Film and television quotes are so entangled with our language that their origins are irrelevant to most speakers. We use Seinfeld-popularized neologisms and phrases constantly without considering how they became popular (“shrinkage,” “close-talker,” “not that there's anything wrong with that”). But games are a younger medium, and for a time were thought to be the realm of only children and socially-inept geeks. HA HA HA. NUH-UH! Hardcore gaming culture is wriggling its way into the mainstream as you read this (it had to make a brief stop at Hipster Town on its way, but it’ll get there).
Some of our in-jokes won’t ever stick to the masses (a good thing), but as time goes by, videogames will inevitably secure a stronger influence on our culture’s hive-database of quotable quotes. We, however, will always be the cool kids who were irritating each other with these gaming quips before the masses fully caught on.
The first version of The Oregon Trail was developed in 19-fuggin’-71 – so it’s like, really old, and stuff. It wasn’t until the '80s, however, that it became the phenomenon it did. If you went to elementary school in the United States during the mid-‘80s or early ‘90s, you probably played Oregon Trail. It was all sanctioned by the politickers ("Computers in the classroom, you say?! Well it's just so damn crazy it might work!"), but it felt like we were getting away with something when we named our settlers “Poop” and “Dick” and laughed when they died of horrible diseases. We learned nothing.
Pretty much any quote from the game deserves to be on this list, but "You have died of dysentery" is, for whatever reason, the one that became a million crappy t-shirts. But The Oregon Trail is more than that - it’s a whole generation’s first experience with personal computers, hunting, and infectious diseases.
Like Oregon Trail, Zork is one of the great grandfathers of gaming - practically just a legend to younger gamers. Even the name “Zork” is the product of obsolete slang – it was an MIT term for an unfinished piece of software and stuck at some point during the game’s development (had it not stuck, the game would have been called the far-less-compelling “Dungeon”).
Though it wasn't the first game ever made, the opening paragraph of Zork I is as significant to gaming as “We the people” is to the United States:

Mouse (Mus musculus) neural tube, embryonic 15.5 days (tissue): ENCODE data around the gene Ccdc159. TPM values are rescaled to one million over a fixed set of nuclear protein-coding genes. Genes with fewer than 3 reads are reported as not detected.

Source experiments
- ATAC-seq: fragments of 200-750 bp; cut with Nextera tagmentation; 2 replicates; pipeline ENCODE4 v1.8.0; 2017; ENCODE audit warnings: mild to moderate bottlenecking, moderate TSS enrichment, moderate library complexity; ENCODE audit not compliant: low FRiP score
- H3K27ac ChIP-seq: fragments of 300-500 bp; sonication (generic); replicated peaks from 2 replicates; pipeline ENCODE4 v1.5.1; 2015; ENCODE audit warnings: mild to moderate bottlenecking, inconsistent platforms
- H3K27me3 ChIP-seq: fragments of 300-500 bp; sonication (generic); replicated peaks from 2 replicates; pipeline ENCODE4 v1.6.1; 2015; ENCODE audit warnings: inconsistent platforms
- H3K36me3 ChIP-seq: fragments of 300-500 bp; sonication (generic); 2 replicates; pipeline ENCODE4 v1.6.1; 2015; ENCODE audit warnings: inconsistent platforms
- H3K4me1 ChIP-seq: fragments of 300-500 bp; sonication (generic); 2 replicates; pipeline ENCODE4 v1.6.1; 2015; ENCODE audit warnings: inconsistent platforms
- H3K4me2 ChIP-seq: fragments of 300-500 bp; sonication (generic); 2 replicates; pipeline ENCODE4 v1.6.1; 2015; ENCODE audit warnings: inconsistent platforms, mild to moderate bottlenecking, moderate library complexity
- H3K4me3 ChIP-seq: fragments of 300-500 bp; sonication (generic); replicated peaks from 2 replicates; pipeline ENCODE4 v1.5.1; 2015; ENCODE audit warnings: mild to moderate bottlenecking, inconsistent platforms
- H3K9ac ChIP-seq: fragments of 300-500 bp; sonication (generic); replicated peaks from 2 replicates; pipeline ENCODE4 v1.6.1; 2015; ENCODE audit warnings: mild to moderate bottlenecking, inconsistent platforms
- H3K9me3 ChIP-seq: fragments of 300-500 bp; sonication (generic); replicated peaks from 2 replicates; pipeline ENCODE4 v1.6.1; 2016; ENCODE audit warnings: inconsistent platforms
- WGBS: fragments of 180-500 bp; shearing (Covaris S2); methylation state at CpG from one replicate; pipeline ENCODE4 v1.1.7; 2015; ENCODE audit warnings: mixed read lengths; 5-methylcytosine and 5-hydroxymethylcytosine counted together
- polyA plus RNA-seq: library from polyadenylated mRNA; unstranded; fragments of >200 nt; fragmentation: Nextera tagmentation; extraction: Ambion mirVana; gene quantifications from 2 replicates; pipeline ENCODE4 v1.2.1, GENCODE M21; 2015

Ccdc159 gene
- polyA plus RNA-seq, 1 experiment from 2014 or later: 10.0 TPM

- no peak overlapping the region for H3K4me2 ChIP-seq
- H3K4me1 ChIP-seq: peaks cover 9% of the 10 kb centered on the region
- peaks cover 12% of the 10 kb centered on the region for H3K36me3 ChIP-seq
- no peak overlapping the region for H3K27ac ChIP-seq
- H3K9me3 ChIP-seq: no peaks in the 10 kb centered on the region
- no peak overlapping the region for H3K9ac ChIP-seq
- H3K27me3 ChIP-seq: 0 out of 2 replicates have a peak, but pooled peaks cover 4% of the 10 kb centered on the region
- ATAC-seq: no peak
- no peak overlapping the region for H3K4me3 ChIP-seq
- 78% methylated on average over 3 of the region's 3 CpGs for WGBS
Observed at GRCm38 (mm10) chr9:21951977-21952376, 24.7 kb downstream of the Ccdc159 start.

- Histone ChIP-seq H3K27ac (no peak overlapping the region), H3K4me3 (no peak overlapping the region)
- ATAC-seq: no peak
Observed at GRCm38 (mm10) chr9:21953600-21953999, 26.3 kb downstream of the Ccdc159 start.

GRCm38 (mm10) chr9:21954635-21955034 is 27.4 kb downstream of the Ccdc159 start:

Such succinct power! But Zork’s opening lines didn’t stick quite as firmly as the ominous "grue" line, which is now the stuff of bumper stickers and coffee mugs. What is a grue? Zork explains:
The grue is a sinister, lurking presence in the dark places of the earth. Its favorite diet is adventurers, but its insatiable appetite is tempered by its fear of light. No grue has ever been seen by the light of day, and few have survived its fearsome jaws to tell the tale.
Yes, Zork again. Actually, Return to Zork - with graphics! Everyone who played this game remembers this puzzle and this old bastard with a thing for whiskey. And even if you never played the game, you’ve probably heard the puzzle’s irritating-as-shit repeated line:
If you want to relive the frustration, check the whole sequence below:
Pac-Man is what out-of-touch reporters continue to believe videogames are, because, along with Pong and a few others, Pac-Man was a cultural phenomenon up there with hula hoops and inline skates. Is "wakka" actually a quote? Maybe not, but just about anyone can mentally recreate the game's trademark sound, and that's pretty damn insane.
How many times in a row can you listen to this before you want to poke holes in your eardrums with pencils?
Damn it! She's always in another damn castle! And not only that, but, as pointed out by Top Cultured, that bastard Toad thinks the whole thing is pretty fuggin' funny: